Hrm.  The HTTP spec says to use Date to compute Last-Modified if not specified explicitly.  But I added a Last-Modified for a week in the past to the tests.  In any case, we don't care about IMS requests (since they will always get a 200 response).  We just care whether a request is made at all, or whether the cache is used.

> Which indicates that IE treats negative max-age as 0 and probably uses atoi()

Yes.

> So, should we add a simple check for negative values in GetMaxAgeValue()

That would make us have the bug described at the end of comment 11.

In any case, I have a patch for this bug; I'm just running it on tryserver to make sure that Windows has the right standard library stuff.
And in fact it does not.  In particular, no strtoll on MSVC.  Testing another patch now that uses _strtoi64 as needed....
Actually, wait.  MSVC does have strtol.  That should be dandy.
And in fact it seems that atoi is supposed to do clamping on the high end.  And does on Mac, at least.  I have no idea why the bug of comment 11 shows up at all.
Attached patch FixSplinter Review
Attachment #440683 - Flags: review?(jduell.mcbugs)
(In reply to comment #34)
> Fix

>     const char *p = PL_strcasestr(val, "max-age=");
>     if (!p)
>         return NS_ERROR_NOT_AVAILABLE;
> -    *result = (PRUint32) atoi(p + 8);
> +    int maxAgeValue = atoi(p + 8);
> +    if (maxAgeValue < 0)
> +        maxAgeValue = 0;
> +    *result = PRUint32(maxAgeValue);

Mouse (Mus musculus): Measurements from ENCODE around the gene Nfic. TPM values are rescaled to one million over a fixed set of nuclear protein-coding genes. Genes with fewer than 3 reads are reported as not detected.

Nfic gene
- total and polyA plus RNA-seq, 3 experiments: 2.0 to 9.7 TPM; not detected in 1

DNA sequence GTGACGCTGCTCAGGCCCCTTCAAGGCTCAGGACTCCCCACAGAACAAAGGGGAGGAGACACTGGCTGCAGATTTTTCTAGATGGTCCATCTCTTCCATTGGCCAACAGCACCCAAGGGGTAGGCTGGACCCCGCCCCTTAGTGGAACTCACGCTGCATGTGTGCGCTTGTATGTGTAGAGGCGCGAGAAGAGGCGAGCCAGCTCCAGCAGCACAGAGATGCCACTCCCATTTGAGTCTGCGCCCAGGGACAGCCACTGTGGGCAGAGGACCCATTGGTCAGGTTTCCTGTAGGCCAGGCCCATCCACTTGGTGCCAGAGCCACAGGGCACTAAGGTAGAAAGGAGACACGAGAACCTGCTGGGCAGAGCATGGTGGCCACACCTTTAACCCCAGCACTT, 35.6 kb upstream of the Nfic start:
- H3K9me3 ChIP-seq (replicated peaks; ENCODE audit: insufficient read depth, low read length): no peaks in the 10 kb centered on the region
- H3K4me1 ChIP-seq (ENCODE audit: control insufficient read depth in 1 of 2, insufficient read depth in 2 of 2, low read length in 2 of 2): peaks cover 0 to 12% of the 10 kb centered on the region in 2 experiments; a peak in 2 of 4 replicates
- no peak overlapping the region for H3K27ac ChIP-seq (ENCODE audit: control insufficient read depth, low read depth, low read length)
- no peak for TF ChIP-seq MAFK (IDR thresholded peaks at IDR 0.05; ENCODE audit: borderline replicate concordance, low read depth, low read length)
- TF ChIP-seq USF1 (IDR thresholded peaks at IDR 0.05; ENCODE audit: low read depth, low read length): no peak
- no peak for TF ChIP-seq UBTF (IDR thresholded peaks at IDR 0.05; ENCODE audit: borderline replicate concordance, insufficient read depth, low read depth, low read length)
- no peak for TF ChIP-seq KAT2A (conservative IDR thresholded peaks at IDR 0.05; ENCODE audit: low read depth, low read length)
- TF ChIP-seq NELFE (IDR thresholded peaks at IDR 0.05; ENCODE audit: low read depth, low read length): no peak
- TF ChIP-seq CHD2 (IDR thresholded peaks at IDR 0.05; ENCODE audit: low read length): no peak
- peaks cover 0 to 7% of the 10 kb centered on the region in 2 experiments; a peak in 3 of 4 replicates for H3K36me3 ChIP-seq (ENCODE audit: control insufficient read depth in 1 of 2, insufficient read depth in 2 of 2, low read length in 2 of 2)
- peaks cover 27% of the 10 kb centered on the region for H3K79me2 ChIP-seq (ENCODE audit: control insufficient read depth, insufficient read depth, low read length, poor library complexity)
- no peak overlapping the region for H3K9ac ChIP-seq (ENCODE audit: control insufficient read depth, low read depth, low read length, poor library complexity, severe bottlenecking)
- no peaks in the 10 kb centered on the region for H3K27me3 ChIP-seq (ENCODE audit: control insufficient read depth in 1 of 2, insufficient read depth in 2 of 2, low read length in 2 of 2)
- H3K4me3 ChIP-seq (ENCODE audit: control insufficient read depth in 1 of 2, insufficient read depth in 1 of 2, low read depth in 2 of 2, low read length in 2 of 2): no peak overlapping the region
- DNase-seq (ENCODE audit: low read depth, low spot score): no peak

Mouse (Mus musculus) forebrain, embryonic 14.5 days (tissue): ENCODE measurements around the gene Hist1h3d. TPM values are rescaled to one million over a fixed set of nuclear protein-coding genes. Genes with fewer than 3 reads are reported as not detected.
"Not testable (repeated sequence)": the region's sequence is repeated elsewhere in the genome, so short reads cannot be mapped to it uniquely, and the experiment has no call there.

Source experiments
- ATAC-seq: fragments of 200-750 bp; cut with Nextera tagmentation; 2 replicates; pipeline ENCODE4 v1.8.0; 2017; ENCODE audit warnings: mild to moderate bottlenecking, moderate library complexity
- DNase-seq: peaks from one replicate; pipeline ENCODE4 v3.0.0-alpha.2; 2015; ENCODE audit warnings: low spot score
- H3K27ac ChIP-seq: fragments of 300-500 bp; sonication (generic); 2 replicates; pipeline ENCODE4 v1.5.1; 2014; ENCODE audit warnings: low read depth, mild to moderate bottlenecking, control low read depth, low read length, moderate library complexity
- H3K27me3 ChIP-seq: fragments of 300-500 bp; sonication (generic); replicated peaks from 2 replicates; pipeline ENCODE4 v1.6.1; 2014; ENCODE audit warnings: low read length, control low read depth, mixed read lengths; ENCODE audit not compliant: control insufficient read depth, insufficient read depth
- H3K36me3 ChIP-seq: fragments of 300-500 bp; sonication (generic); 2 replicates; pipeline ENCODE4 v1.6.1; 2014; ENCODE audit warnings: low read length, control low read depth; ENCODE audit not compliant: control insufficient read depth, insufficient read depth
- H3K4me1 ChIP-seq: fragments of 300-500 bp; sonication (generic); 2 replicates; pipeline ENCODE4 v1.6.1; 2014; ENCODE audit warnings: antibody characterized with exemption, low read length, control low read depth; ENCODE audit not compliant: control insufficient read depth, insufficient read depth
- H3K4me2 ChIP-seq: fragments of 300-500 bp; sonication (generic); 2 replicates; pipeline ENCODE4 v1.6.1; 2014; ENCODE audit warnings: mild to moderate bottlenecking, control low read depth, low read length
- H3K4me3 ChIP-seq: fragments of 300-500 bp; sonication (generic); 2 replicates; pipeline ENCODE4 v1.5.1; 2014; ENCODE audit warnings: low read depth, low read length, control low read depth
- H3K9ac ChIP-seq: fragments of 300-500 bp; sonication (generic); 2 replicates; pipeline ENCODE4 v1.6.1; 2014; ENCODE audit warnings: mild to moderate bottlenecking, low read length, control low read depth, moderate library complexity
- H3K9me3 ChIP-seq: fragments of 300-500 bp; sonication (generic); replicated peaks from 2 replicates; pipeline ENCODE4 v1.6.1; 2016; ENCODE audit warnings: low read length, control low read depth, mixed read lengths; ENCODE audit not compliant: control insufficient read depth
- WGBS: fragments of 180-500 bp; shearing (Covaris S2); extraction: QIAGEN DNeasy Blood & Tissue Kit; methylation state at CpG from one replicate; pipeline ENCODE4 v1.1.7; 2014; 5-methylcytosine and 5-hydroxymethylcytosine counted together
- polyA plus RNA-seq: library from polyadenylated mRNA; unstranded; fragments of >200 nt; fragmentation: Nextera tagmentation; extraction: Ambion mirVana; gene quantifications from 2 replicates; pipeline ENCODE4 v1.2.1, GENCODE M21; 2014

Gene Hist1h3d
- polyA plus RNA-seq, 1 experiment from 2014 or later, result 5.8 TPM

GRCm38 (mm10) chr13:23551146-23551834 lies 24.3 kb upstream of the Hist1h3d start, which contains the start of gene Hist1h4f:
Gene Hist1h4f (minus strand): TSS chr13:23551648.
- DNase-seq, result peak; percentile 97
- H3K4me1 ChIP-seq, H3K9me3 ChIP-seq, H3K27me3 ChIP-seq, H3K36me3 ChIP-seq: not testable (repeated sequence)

Fx's interpretation of "existence of max-age directive" looks "existence of string of max-age=" insted of "existence of string of max-age".

Does "atoi(p + 8);" mean max-age=8 is used if max-age=0 or maxage= is specified?

Reason why Fx is torelant with 2^32>max-age value>2~^31 looks use of PRUint32. IE8 probably uses 32bits signed integer, and, may execute value range check before store data in 32bits signed integer or may utilize overflow/underflow status code, exception etc. of arithmatic instruction like "Add".

For atoi() if max-age= or max-age=-abc123xyz etc.

(A C++ Reference, C Library)
> http://www.cplusplus.com/reference/clibrary/cstdlib/atoi/
> int atoi ( const char * str );
> Convert string to integer
>(snip)
> If the first sequence of non-whitespace characters in str is not a valid integral number, or if no such sequence exists because either str is empty or it contains only whitespace characters, no conversion is performed.